Tension Pneumothorax
Gas / Fat / Pulmonary embolus
Adverse drug reactions
Transfusion of miss-matched blood or blood products
Malignant hyperpyrexia
Inadvertent intra-arterial injection of irritant fluids
High spinal block
Local Anaesthetic toxicity
Failed intubation
Difficulty with IPPV and sudden or progressive loss of minute volume



Patient assessment: diagnosis of causes of cardio-respiratory arrest

Causes of cardio-respiratory arrest during induction, maintenance and recovery from

Importance of considering non-cardiac causes of cardio-respiratory arrest

Methods of airway management (mouth-mouth/nose, bag-mask, LMA, intubation)

Recognition and management of life-threatening arrhythmias including defibrillation
and drug therapy

Recognition and management of non-cardiac causes of cardio-respiratory arrest

Knowledge of specific problems of paediatric resuscitation

Ethical aspects of resuscitation

ALS courses


Trainees should be able to demonstrate a good understanding of human anatomy relevant to the practice of anaesthesia at SHO level and to support progress to SpR 1/2 training.


Respiratory System

Mouth, nose, pharynx, larynx, trachea, main bronchi, segmental bronchi, structure of
bronchial tree: differences in the child
Airway and respiratory tract, blood supply, innervation and lymphatic drainage
Pleura, mediastinum and its contents
Lungs, lobes, microstructure of lungs
Diaphragm, other muscles of respiration, innervation
The thoracic inlet and 1st rib
Interpretation of a normal chest x-ray

Cardiovascular system

Heart, chambers, conducting system, blood and nerve supply.
Great vessels, main peripheral arteries and veins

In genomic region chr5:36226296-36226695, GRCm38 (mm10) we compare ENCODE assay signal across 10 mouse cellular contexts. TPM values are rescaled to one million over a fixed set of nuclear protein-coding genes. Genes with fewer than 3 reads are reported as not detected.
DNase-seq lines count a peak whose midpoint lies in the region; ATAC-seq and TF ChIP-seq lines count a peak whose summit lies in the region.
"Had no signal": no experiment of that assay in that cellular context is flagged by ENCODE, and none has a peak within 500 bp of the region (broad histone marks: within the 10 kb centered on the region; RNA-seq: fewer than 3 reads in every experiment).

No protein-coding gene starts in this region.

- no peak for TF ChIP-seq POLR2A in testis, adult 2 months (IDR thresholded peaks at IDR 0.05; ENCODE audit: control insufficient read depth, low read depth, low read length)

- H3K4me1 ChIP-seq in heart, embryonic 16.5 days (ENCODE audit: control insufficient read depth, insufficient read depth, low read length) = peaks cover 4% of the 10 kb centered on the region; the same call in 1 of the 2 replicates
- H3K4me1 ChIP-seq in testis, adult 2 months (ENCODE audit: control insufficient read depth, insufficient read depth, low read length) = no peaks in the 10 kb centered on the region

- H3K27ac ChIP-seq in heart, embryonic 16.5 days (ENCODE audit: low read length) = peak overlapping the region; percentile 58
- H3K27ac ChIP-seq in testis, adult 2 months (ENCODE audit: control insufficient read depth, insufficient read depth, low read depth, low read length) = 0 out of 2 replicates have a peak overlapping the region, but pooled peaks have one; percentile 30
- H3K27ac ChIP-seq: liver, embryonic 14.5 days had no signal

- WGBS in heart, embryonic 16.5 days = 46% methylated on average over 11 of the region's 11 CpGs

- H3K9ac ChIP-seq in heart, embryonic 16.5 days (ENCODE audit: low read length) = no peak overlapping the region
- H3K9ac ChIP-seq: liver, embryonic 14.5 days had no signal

Fetal and materno - fetal circulation

Nervous system

Brain and its subdivisions
Spinal cord, structure of spinal cord, major ascending and descending pathways
Spinal meninges, subarachnoid and extradural space, contents of extradural space
CSF and its circulation
Spinal nerves, dermatomes
Brachial plexus, nerves of arm
Intercostal nerves
Nerves of abdominal wall
Nerves of leg and foot
Autonomic nervous system
Sympathetic innervation, sympathetic chain, ganglia and plexuses
Parasympathetic innervation
Stellate ganglion
Cranial nerves: base of skull: trigeminal ganglion
Innervation of the larynx
Eye and orbit

Vertebral column

Cervical, thoracic, and lumbar vertebrae
Sacrum, sacral hiatus
Ligaments of vertebral column
Surface anatomy of vertebral spaces, length of cord in child and adult

Surface anatomy

Structures in antecubital fossa
Structures in axilla: identifying the brachial plexus
Large veins and anterior triangle of neck
Large veins of leg and femoral triangle
Arteries of arm and leg
Landmarks for tracheostomy, cricothyrotomy
Abdominal wall (including the inguinal region): landmarks for suprapubic urinary and